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A commercial lease is where a business owner occupies a property or part of it to run their business in exchange for rent. Typically, rent is an agreed amount and will not increase rapidly, except where a landlord conducts a rent review. However, some commercial lease agreements are turnover leases. These detail a reduced base rent and a turnover rent in addition. Most of the time, a commercial landlord has no legal obligation to accept the proposal for a turnover lease and instead charge a higher rent as per a standard commercial lease. It is, therefore, helpful for both commercial landlords and tenants to consider how a turnover lease may or may not benefit them in deciding whether to enter a turnover lease. This article will explain the pros and cons of turnover leases.
What is a Turnover Lease?
A turnover or turnover-based lease is a commercial lease with a different rent structure from the average commercial lease. A tenant in a turnover lease usually pays a base rent that is less than the standard rent for their commercial lease. On top of that, they also pay a turnover rent or turnover-based rent.
The turnover rent is a percentage of the commercial tenant’s turnover. The landlord and the tenant will agree on the percentage before they enter the lease. This tends to range between 1-15%, and the average is 7%. The set percentage should only cover turnover over an agreed threshold. Therefore, where the tenants’ business is successful, the turnover element of the rent increases and where it is suffering, it decreases.
A landlord may require approval from their mortgage provider before they can enter a turnover lease with a tenant.
Pros of Turnover Leases
A primary advantage of turnover leases is that both parties will benefit when the tenant’s business progresses. Naturally, the tenant will gain increased profits, and the landlord will receive more rent under the turnover lease. Accordingly, this kind of commercial lease can encourage both parties to remain motivated and ensure the business’ success. A commercial lease agreement may even contain a provision that requires both parties to invest in the success of the tenant’s business.
Additionally, commercial tenants benefit from turnover leases as the lower base rent is advantageous when their business is not doing well. Financial difficulties can arise when:
- the business is new;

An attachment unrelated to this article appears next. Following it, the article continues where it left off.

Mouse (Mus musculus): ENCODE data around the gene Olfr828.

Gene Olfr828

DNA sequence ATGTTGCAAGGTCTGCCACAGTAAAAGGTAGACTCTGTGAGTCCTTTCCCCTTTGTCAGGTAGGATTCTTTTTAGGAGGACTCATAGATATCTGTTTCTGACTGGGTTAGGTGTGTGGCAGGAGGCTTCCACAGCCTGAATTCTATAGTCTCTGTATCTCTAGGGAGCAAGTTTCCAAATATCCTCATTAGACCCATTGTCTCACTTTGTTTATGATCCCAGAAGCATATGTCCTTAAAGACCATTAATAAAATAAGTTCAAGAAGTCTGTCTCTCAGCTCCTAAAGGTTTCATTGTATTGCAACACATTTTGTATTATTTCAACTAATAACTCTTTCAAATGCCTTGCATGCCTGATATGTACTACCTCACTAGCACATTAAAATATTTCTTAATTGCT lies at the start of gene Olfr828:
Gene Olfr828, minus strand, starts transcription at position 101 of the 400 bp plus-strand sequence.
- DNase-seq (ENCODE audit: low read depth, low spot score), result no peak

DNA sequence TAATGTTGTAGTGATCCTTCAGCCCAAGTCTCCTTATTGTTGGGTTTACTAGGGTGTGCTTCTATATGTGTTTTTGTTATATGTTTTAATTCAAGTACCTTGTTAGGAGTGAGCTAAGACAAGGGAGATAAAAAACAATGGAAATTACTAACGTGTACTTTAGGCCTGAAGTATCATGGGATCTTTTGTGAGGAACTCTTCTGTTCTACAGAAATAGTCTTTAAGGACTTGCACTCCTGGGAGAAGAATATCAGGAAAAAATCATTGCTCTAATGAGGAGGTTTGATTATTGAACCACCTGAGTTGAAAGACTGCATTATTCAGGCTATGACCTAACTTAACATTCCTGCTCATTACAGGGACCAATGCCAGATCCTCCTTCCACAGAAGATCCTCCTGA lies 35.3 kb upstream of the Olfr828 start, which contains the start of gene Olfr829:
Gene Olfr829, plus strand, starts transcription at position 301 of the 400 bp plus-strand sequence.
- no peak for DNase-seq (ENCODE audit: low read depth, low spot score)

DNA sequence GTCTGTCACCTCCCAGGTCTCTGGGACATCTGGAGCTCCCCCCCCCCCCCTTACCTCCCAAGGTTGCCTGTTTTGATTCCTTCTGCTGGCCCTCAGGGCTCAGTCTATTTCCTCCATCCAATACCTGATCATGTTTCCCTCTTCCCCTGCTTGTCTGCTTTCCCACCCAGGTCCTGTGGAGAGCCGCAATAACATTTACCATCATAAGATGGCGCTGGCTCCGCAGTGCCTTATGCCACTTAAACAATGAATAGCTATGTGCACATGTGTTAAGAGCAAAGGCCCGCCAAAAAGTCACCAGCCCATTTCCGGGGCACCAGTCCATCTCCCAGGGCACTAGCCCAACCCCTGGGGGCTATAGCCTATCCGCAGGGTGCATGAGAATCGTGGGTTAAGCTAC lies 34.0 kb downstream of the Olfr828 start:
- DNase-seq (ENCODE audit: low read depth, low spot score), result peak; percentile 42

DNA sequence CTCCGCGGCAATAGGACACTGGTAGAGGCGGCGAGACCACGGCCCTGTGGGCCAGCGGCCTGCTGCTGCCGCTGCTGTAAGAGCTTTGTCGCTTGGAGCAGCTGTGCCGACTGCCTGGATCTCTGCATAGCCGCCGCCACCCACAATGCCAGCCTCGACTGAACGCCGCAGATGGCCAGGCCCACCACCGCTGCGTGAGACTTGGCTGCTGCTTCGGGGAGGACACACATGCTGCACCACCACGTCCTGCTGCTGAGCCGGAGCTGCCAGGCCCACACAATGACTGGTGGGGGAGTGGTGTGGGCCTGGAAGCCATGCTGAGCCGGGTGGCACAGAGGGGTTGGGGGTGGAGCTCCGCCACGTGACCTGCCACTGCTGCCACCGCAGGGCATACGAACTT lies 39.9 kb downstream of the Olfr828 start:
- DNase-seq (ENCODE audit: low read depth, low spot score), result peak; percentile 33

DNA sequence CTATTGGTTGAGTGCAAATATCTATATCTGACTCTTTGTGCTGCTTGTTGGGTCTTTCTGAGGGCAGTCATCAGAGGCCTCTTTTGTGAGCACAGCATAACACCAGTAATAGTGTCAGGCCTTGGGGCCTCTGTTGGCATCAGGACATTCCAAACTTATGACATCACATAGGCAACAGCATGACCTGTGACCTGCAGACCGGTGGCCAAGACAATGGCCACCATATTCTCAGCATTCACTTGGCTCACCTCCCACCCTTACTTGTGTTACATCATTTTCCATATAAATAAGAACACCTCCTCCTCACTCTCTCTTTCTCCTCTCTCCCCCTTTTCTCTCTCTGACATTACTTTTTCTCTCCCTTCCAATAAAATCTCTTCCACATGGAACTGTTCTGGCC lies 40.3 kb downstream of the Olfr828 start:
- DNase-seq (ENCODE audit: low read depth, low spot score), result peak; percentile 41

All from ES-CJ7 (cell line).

- new competition arises;
- the economic climate for their trade is terrible; or
- a pandemic breaks out and affects their trading.
Rather than have a situation where their rent remains the standard-based amount, they may only have to pay the lower base rent until their turnover reaches a level where turnover rent applies.
Turnover leases can also be advantageous for commercial landlords. Their commercial property may appeal more to business owners due to the turnover rent element than if offered a standard commercial lease. Where a landlord usually offers a standard commercial lease with the typical base-only rent, it may be advantageous to consider a turnover lease rather than lose income with a vacant property.Continue reading this article below the form
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Cons of Turnover Leases
One of the cons of turnover leases is that a tenant must pay a greater rental amount when their business goes well, especially compared to other tenants in the same commercial property.
Also, a tenant may be reluctant to divulge financial information about their business to their landlord, which will be necessary to determine the turnover rent amount.
Additionally, a turnover lease will typically contain stringent keep-open provisions in the commercial lease. These state that a commercial tenant must keep the business trading during certain times, which the lease will detail. When tenants fail to abide by these, they allow a landlord to recover rent for the business closure. Keep-open provisions in a turnover lease that are too strict may disadvantage a commercial tenant. However, those that are not stringent enough may fail to protect the landlord’s interests. Keep-open provisions should allow for closure in some instances, such as for necessary alterations to the commercial premises.
Further, calculating the turnover figure for the turnover rent can sometimes be challenging. A commercial tenant might make sales from the brick-and-mortar store plus online ones. Also, where a tenant sublets the commercial premises or part of it or assigns it to a third party, this can confuse the turnover amount. It could negatively affect the turnover amount for the landlord. Issues with the turnover figure can also result in a leasing dispute.
This cheat sheet outlines what you should be aware of in your lease agreement.
A turnover lease involves a tenant paying a base rent that is less than a standard rent for their commercial lease, plus turnover-based rent. There are pros and cons of turnover leases. For example, an advantage is that a landlord benefits when their tenant business does well. A disadvantage, however, is that turnover can sometimes be confusing to calculate and result in disputes between the parties to the lease.
If you need help understanding turnover leases, our experienced leasing lawyers can assist as part of our LegalVision membership. For a low monthly fee, you will have unlimited access to lawyers to answer your questions and draft and review your documents. Call us today on 0808 196 8584 or visit our membership page.
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